via Churchill Labour Councillors call for urgent review of CityWest Homes call centre — labourwestminster

BOOK REVIEW: London Theatres

LONDON THEATRES

by Michael Coveney  (Author), Mark Rylance (Foreword), Peter Dazeley (Photographer)

Frances Lincoln
ISBN: 9780711238619
£30

 

 

This sumptuous book which explores a selection of London theatres is a must for theatre lovers everywhere.

It does not confine itself simply to the West End but also takes in architectural gems such as the Theatre Royal Stratford East and the Hackney Empire.  More intimate theatres like the Almeida and the Donmar are also included as well as hidden gems such as the Alexandra Palace Theatre.

It is also extremely useful when booking tickets online as you can have a look at the book and see the exact location of your seat whilst also admiring the surroundings in which you will find yourself.

 

http://www.quartoknows.com/Frances-Lincoln

 

I am grateful to John Kirkwood for reading and writing about this book

From the Bowes to the Wallace

El Greco to Goya – Spanish Masterpieces from The Bowes Museum, The Wallace Collection, Hertford House, Manchester Square, London, W1, until 7th January 2018

Jose Antolinez
The Immaculate Conception, 1650-75
Credit @ The Bowes Museum

While we usually think of the Wallace Collection as a haven of French 18th century art and taste it is of course much more than that as its works by Murillo and Velazquez testify. It is therefore appropriate that this group of Spanish paintings, spanning three centuries, should come on loan from the Bowes Museum in County Durham and mark the start of a partnership between these two remarkable places. The museums have similar origins as they are both the gifts of illegitimate sons of aristocratic fathers to the British nation.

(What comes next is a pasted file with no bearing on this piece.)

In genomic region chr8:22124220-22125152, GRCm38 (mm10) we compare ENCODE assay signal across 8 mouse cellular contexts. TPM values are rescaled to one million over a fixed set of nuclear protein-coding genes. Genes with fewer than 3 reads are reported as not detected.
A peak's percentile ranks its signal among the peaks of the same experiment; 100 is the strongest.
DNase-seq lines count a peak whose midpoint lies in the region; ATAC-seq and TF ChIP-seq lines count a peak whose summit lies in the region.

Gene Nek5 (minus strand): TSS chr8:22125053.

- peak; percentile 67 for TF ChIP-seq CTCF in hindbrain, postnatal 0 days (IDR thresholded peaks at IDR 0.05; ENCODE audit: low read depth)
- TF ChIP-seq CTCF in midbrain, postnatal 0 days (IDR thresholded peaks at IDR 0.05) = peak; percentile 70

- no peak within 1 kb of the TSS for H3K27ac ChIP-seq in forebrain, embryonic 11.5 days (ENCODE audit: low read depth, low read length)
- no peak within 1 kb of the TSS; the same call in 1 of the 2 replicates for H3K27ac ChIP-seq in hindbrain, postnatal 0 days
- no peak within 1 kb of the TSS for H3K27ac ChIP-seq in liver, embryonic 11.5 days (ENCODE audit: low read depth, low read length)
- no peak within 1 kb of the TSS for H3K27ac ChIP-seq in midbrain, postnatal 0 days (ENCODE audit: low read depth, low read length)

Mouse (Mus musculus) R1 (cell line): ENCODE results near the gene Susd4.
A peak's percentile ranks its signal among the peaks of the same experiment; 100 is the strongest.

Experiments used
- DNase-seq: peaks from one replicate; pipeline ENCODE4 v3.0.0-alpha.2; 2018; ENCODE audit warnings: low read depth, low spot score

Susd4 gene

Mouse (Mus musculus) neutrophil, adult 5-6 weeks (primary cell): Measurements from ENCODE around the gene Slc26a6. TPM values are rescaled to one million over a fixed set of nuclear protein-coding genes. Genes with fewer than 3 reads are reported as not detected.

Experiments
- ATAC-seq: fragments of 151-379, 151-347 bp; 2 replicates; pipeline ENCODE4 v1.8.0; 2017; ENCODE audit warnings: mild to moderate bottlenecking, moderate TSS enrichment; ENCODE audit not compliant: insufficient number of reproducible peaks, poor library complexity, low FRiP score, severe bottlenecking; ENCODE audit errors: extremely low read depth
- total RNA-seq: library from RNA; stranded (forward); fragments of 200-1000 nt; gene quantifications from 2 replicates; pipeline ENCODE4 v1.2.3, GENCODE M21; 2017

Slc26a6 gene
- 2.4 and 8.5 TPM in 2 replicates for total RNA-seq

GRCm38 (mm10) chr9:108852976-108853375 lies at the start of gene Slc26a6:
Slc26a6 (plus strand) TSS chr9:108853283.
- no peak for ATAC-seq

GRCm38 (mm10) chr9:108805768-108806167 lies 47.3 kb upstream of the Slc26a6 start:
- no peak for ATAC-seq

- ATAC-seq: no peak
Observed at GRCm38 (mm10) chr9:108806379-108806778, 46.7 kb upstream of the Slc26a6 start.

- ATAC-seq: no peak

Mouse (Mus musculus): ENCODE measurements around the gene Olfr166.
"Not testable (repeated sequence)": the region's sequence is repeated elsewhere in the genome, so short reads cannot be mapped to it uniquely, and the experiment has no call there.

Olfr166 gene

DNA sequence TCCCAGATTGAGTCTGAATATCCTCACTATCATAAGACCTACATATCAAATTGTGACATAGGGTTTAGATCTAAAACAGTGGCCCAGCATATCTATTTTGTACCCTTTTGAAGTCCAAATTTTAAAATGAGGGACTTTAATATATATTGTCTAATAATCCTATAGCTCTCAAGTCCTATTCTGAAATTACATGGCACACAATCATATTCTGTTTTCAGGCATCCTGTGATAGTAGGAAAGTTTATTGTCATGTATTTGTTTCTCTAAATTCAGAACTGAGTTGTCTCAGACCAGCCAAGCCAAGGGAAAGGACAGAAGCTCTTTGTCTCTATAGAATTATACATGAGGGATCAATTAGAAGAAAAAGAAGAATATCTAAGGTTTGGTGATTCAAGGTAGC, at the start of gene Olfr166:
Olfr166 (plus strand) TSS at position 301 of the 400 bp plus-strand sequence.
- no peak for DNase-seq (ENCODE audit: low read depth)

Francisco Jose Goya
Interior of a Prison, 1793-94
Credit @ The Bowes Museum

Xavier Bray, Director of the host museum says: “El Greco to Goya is not only an unprecedented opportunity to see Spanish art of extraordinary power and significance in London, but also the beginning of an exciting relationship between the Wallace Collection and The Bowes Museum. Both institutions share a commitment to making great art accessible to wider audiences and we are looking forward to working closely together to develop a long term connection between London and the North East.”

Domenikos Theotokopoulos ‘El Greco’
The Tears of St Peter, 1580-89
Credit @ The Bowes Museum

His counterpart at the Bowes Museum, Adrian Jenkins, says: “In 1892, when The Bowes Museum first opened its doors to the public, it had the largest public collection of Spanish paintings in the UK. As we mark 125 years since the creation of the museum, it is highly appropriate that the key works from this collection should be shared with London audiences, in keeping with John and Joséphine Bowes’ belief that great art should be made accessible to all. Neither John nor Joséphine Bowes survived to realise their vision, and they would be delighted to think that the best of their acquisitions would be shown at the Wallace Collection during this anniversary year, recognising that their gift to the people of County Durham is also a gift to the nation.”

Well worth a peek!

Antonio Pereda y Salgado
Tobias Restoring his Father’s Sight, 1652
Credit @ The Bowes Museum

wallacecollection.org / @WallaceMuseum / #ElGrecotoGoya